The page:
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XP Array Users: Have you ever had catastrophic 7+1P Parity Group Failures?

Alzhy
Honored Contributor

XP Array Users: Have you ever had catastrophic 7+1P Parity Group Failures?

In any parity (RAID5) configs - loss of one disk member results in the raid group staying up but with degraded performance. And as the number of disks in a parity group increases - so does the likelihood of more than one disk failing at the same time - rendering the raid group dead.

We're trying to decide, a 3+1P RAID5 config (75% Efficiency) OR 7+1P RAID5 config (87% Efficiency - but with a higher degree of 1+ disk failures). So my question is - since the advent of 7+1P implementations on the XP and despite the availability of global spares - has anyone experienced more than one disk fail in 1 7+1P RAID5 array group on an XP model?

Thanks!
Hakuna Matata.
3 REPLIES
Sanjay Kumar Suri
Honored Contributor

Re: XP Array Users: Have you ever had catastrophic 7+1P Parity Group Failures?

We are only using 3+1P configuration. I think 7+1P:

- Only supported on XP 1024 and XP 128 with 2 ACP pairs.

- They must be in the same DKU, same slot number but different ACP pairs.

sks
A rigid mind is very sure, but often wrong. A flexible mind is generally unsure, but often right.
Vincent Fleming
Honored Contributor

Re: XP Array Users: Have you ever had catastrophic 7+1P Parity Group Failures?

Nelson,

I have a number of arrays at customers that are running 7D+1P, and they haven't seen any double failures.

Double failures are pretty rare - though they do happen from time to time. I have actually seen it happen once - in a 3D+1P array group, but the customer was running the XP over temperature for some time (the room was *very* under cooled). The failure rates of drives increases exponentionally with high temperatures.

Also, your exposure is not as bad as you think. The XP proactively spares drives that are failing. The XP checks the error rates on the drives regularly, and if any drive exceeds the set thresholds, it will spare it out, and then automatically fail the drive.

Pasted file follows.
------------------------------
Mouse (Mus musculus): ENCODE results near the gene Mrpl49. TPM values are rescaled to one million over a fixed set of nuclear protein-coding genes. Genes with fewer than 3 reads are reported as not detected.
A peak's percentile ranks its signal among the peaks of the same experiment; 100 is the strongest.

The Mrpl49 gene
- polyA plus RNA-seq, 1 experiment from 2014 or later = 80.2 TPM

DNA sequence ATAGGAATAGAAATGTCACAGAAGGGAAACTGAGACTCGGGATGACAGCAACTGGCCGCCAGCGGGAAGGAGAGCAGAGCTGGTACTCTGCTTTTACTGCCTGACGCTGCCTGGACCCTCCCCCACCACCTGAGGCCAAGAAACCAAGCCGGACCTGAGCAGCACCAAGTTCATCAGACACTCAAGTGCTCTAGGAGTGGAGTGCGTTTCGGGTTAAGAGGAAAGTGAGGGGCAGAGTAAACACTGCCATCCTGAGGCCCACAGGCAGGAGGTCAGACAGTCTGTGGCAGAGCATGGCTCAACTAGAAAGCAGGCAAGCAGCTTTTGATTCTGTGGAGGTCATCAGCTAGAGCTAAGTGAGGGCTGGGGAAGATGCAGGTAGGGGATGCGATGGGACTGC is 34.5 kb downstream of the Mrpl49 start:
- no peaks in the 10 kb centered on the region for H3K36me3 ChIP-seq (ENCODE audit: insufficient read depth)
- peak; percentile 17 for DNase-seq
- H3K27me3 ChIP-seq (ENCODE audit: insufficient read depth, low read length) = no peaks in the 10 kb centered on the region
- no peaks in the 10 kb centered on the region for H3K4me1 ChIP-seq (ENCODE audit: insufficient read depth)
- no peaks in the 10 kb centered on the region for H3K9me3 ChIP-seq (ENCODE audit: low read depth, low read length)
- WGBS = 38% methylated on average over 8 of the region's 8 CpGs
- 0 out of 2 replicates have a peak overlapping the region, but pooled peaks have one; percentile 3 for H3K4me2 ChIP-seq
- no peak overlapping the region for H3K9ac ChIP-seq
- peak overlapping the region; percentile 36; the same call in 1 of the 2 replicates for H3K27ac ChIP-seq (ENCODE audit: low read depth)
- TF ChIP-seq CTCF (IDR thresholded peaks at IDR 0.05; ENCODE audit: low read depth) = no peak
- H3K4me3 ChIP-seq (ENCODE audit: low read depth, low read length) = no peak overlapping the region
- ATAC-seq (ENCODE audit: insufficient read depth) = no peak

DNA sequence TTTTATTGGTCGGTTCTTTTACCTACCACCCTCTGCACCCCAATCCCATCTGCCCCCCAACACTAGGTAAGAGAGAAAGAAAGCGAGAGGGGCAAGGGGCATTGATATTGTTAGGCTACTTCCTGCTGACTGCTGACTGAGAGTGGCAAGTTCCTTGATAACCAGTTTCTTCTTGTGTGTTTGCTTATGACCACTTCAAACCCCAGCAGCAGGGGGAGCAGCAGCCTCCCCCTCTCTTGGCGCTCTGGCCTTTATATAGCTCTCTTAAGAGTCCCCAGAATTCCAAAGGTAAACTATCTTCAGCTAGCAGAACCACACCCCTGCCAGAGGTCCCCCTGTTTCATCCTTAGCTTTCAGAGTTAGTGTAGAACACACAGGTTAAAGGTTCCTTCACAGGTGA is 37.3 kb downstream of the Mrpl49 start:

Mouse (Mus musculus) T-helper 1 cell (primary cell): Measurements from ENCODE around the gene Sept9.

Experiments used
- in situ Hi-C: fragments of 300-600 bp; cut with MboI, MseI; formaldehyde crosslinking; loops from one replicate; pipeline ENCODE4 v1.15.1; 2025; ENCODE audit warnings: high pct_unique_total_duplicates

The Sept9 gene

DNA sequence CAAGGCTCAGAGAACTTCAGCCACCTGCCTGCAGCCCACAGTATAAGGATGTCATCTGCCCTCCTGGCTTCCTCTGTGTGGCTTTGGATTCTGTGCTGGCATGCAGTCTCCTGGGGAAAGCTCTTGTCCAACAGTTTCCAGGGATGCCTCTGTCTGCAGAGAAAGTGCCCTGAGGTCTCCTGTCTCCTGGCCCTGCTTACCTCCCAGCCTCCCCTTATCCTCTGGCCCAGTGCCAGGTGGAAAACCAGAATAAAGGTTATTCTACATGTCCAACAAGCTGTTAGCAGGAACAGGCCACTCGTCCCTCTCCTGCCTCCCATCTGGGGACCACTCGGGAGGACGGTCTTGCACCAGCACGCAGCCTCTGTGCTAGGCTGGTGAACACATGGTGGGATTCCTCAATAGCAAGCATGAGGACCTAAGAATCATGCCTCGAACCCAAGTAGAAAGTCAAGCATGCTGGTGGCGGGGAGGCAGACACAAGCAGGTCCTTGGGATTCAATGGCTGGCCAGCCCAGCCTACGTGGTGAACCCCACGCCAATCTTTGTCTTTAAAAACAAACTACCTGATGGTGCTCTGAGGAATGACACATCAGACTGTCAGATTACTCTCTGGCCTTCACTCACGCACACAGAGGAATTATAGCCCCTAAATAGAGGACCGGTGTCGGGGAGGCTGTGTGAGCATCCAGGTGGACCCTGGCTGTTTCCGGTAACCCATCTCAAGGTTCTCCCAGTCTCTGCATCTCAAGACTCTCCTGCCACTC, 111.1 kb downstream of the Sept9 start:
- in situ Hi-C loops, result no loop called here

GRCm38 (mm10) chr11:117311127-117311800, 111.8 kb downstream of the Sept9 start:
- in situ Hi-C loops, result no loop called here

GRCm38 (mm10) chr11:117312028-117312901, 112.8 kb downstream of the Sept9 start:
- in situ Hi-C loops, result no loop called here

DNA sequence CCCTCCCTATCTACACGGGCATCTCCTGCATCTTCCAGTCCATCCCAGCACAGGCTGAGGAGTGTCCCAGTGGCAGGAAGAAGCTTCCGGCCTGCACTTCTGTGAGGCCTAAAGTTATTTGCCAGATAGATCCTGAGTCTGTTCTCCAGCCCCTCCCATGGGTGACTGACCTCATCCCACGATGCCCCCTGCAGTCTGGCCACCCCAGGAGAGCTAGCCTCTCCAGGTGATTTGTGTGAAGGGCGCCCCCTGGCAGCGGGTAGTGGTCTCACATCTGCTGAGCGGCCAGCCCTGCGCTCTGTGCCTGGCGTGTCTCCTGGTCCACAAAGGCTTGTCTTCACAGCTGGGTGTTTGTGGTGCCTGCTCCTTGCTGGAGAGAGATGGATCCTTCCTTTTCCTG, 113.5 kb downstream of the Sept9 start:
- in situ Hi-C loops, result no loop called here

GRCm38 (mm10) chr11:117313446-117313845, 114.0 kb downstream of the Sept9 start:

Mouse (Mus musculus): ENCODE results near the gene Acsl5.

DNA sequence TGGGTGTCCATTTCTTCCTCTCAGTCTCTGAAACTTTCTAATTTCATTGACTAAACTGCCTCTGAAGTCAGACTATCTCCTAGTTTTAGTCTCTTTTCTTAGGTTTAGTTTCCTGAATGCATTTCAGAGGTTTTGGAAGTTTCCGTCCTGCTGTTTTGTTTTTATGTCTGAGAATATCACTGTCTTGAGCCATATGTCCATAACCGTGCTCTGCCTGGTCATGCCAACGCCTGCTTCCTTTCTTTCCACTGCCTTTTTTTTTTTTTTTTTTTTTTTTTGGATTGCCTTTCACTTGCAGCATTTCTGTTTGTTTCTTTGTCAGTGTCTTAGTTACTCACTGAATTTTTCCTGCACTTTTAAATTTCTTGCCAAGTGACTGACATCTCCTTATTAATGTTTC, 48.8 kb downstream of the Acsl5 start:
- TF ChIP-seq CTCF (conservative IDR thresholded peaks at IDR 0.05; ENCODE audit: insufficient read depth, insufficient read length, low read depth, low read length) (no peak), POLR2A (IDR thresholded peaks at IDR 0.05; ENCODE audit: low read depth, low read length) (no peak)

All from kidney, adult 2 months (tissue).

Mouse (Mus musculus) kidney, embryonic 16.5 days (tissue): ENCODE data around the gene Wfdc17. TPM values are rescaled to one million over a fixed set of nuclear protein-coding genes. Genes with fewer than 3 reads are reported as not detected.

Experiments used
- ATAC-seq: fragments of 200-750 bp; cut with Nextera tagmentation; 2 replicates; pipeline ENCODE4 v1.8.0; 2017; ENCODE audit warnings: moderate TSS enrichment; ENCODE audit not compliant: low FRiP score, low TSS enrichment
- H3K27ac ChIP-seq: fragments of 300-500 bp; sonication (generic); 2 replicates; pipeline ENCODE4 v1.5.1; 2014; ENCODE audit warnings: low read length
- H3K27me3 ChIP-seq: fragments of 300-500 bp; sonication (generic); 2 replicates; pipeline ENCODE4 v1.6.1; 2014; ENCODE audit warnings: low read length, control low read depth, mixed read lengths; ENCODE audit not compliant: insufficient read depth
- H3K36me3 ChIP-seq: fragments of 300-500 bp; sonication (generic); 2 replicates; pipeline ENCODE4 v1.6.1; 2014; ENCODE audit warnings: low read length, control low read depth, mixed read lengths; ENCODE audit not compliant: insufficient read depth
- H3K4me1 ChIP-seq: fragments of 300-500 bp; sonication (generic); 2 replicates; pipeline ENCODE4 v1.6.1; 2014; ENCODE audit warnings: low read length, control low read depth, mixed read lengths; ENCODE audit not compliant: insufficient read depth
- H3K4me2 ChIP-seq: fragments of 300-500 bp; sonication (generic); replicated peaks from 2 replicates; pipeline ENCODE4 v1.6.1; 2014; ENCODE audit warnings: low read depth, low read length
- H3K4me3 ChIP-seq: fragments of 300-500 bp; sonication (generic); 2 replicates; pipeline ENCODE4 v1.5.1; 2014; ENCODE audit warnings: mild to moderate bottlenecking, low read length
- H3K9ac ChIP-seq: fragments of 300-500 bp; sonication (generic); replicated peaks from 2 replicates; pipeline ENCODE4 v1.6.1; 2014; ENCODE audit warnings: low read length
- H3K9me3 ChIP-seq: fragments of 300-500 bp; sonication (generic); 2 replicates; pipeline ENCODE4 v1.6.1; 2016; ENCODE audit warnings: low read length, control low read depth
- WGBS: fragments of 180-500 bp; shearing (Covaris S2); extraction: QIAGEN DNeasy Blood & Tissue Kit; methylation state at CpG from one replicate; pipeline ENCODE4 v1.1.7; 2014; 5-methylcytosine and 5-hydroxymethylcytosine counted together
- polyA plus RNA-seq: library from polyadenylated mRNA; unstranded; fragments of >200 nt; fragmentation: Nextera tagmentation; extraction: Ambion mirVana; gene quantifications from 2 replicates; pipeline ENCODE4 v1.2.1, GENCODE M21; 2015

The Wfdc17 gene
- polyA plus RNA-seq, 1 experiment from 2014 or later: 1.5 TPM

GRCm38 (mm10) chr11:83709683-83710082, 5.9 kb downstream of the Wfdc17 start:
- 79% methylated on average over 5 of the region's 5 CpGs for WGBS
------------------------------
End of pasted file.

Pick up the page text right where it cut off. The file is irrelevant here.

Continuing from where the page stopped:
The spare is _mirrored_ to the failing drive in this operation - it is not rebuilt from parity. This significantly reduces the time it takes to spare out the drive, and prevents the array group from entering Degraded Mode.

This is one reason why double failures are rare - the drives would have to fail completely, and unexpectedly - a rare event in a single array group.

You can actually have more than one drive proactively spare out in the same array group at the same time, provided that you have enough spares.

I think you would be safe with 7D+1P.

Good luck,

Vince


No matter where you go, there you are.
Alzhy
Honored Contributor

Re: XP Array Users: Have you ever had catastrophic 7+1P Parity Group Failures?

I think I totally agree with you Vincent.. our 9960 never missed a heart beat since 1999. A Hitachi Engineer would just show up and change a failed drive and we never notice anything and have never had any dual drive failures in a single parity/array group.

I actually got hold of a technical paper describing the HDS' disk protection mechanisms that is pretty much similar to the SMART mechanism found on other IDE, ATA and SCSI disks. treshhold for practically every degradable part on the disk is constantly tested and when those tresholds fall to a certain minnimum - the array firmware spared it out.

Thanks. I think I can accept a 7+1P configuration now.
Hakuna Matata.